At Aquaboggan Water Park, anyone can perform spinning tricks on the half-pipe—it's practically unavoidable. Tube-equipped riders launch down the slippery 45-foot-tall parabola, careening up and down its sides before sliding down into the connected pool. Nicknamed Stealth 5, the half-pipe is just one of the park's unconventional attractions, joining the ranks of the Aquasaucer, a soft dome with a fountain at the top and ropes leading from its peak to its base.
Of course, in its 35 years, Aquaboggan hasn't lost respect for the classics, both wet and dry. Its Pipeline entices guests down a twisting trio of slides, readying riders for a high-speed race on the Turbo Drop's side-by-side slides. Wee ones can splash in the wave pool or take part in a consequence-free lesson in aquatic navigation on the bumper boats. Afterward, guests can dry out on an 18-hole mini-golf course and a high-speed go-cart track.
Saco is a multipurpose facility that supports the healthy lifestyles of more than 2,600 members and hosts an impressive schedule of unique and dynamic group workout classes. With 65 classes offered each week, budding sweat hogs can dive into Saco's Centergy class, blending yoga and Pilates, or trade inspirational sweat-themed sonnets with compatriots in spinning, step, or weightlifting sessions. Nostalgic drill sergeants can sport their old uniforms and bedazzled riding crops to one of Saco's boot-camp classes, explore a more expressive side through the Latin dance moves associated with Zumba, or enjoy one of their Living Fit or SilverSneakers sessions for older active adults.
Nestled along the sandy shores of a spring-fed lake, Peters Pond RV Resort keeps campers comfortable with well-maintained campsites trumpeting a slew of amenities. Campers stow the bungalow-on-wheels or pop a tent at one of the resort’s many sites, keeping creature comforts flowing with hook-ups for necessities, including water, electricity, and fondue. Occupy sunshine-drenched days fishing the stocked lake, hiking nearby trails, or parading about the two beaches, or settle vacation quarrels with old-fashioned rounds of bocce ball, badminton, or horseshoes. Wash away the musk of strenuous hikes or the memories of losing at hot potato with the resort’s hot showers and laundry machines. The modern facilities also anchor campers to civilization, with cable hookups, a free WiFi hotspot, and hourly news updates beamed to each mind via the camp’s resident medium.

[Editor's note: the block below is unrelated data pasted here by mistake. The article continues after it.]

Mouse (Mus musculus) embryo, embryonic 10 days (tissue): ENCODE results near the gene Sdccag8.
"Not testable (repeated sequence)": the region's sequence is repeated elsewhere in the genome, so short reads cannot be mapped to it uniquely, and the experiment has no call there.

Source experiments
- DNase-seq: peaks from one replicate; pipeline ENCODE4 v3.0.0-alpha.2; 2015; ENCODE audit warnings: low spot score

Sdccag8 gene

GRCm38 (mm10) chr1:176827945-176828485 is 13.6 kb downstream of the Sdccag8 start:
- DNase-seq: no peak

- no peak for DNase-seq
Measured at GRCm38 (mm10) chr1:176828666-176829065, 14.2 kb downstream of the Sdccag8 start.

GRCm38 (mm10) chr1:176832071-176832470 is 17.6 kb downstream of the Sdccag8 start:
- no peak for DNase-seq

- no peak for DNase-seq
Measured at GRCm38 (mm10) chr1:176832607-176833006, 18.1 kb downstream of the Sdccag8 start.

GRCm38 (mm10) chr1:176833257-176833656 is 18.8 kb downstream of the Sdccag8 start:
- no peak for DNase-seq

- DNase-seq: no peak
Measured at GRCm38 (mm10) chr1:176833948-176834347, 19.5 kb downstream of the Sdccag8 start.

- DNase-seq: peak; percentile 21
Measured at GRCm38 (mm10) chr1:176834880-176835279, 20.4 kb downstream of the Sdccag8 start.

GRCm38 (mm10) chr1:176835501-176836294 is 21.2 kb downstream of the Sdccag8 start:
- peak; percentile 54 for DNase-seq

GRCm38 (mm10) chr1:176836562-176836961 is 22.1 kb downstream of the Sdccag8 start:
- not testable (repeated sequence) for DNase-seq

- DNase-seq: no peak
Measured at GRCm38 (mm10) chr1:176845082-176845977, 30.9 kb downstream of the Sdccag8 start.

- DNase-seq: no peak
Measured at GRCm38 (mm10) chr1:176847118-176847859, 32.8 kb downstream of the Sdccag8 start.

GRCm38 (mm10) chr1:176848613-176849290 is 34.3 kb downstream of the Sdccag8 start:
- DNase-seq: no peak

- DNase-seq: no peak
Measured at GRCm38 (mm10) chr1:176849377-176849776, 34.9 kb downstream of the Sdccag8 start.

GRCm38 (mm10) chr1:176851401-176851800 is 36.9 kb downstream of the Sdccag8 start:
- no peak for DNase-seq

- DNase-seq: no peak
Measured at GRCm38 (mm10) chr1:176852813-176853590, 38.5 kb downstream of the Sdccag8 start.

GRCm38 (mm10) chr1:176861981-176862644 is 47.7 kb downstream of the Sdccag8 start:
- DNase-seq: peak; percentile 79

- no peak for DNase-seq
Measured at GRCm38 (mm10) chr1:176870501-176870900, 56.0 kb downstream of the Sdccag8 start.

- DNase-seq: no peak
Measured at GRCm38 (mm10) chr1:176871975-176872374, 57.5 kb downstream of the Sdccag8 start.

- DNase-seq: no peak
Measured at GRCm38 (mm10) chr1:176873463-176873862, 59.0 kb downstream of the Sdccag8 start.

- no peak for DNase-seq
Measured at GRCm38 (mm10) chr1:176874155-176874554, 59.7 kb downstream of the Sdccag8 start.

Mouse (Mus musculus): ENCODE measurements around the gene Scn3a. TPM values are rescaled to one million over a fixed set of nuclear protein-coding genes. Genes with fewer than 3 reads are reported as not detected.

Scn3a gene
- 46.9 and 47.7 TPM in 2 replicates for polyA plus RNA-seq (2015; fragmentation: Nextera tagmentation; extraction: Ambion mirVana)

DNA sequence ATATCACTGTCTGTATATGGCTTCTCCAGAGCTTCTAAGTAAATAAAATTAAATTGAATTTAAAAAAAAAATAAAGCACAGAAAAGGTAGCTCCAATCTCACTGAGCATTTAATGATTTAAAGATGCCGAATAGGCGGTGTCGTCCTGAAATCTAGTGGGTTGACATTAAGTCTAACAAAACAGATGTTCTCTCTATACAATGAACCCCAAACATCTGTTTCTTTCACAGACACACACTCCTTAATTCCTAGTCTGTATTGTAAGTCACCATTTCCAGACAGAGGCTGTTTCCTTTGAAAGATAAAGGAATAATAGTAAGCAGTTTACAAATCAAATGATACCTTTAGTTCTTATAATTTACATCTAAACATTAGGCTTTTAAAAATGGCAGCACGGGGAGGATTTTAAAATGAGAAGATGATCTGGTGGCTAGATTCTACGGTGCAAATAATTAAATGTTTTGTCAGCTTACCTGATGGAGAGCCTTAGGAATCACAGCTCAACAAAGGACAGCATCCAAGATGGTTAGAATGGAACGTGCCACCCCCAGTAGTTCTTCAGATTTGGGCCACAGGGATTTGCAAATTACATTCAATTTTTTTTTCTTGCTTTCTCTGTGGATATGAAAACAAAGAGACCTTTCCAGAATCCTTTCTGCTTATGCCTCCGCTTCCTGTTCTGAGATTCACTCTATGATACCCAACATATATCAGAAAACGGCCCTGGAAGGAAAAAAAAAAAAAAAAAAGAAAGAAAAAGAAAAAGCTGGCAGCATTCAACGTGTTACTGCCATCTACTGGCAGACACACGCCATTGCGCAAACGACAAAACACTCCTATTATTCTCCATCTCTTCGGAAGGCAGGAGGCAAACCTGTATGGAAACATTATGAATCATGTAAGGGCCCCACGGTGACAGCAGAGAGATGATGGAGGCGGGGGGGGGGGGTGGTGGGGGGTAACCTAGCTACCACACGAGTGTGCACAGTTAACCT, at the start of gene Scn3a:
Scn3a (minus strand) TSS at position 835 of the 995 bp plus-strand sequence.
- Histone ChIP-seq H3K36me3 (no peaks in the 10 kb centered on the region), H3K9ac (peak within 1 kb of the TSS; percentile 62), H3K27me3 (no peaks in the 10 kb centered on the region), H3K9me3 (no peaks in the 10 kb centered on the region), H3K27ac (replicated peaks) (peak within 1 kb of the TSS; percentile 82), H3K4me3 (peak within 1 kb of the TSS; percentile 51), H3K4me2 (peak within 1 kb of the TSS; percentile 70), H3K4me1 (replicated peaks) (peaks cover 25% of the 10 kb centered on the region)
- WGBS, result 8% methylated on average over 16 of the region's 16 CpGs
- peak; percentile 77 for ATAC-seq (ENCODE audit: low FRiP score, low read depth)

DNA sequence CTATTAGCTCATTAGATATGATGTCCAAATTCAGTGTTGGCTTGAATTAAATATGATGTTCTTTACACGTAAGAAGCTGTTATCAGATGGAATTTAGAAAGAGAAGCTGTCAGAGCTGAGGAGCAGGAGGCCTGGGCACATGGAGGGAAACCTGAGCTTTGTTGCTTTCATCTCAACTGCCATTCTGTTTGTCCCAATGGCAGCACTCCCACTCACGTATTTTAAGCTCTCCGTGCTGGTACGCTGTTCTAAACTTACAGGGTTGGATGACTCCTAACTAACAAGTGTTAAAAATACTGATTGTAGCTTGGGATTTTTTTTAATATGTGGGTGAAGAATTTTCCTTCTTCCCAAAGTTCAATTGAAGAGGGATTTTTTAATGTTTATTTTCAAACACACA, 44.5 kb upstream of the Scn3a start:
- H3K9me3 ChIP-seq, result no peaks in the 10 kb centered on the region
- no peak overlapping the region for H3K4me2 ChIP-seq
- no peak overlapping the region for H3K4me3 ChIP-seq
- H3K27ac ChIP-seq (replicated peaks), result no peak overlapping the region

Through his late father, an alumnus of the United States Coast Guard and an avid boating enthusiast, John L. Ellis III discovered his own interest in piloting the seas. Now captain of his own vessel, the Island Prince, John whisks passengers away on cruises, fishing excursions, whale-watching expeditions, and private charters in the areas surrounding Camp Ellis and Saco Bay, and also perform burials at sea. The 2.5-hour day and evening cruises can facilitate sightings of minke whales and harbor porpoises before passing nearby scenic spots such as Wood Island and Bluff Island, which earned its name by lying to pirates about the gold buried in its subterranean carpet showroom. John supplies rental rods, reels, and 3- or 16-ounce jigs for fishing outings, though participants can also bring their own gear to coax pollock, haddock, and stripers to the surface.
Maine Tactical features an indoor range, so students can practice what they learn in NRA firearms classes directly onsite.
At Maine Tactical, instructors lead an array of classes, including NRA-approved sessions on pistol use and personal protection in the home as well as courses on hunter safety and cleaning automatic rifles. When not helping their guests improve their marksmanship, the team mans a pro shop that, as a Glock Blue Label dealer, extends exclusive benefits to law enforcement, military personnel, and state-licensed security officers. Maine Tactical's staff also includes armorers for manufacturers such as Sig Sauer and Smith & Wesson, which means the staff can complete custom builds such as hunting scopes.
It's a tradition dating back to the 1930s, and for many moviegoers, it still eclipses the modern multiplex experience. But it's also threatened by extinction. With only an estimated 357 drive-ins still functioning throughout the US, Saco is one of the last places where an audience of automobiles can bask in movie magic under the twinkling starlight. With speakers propped by the car windows and affordable concessions at hand, viewers laugh, cry, and cheer at double features of first-run films while knowing exactly who's kicking the seat behind them. Those who want to keep this American tradition going can donate to Project Drive-In, which aids outdoor theaters as they strive to make the pricey conversions to digital projection.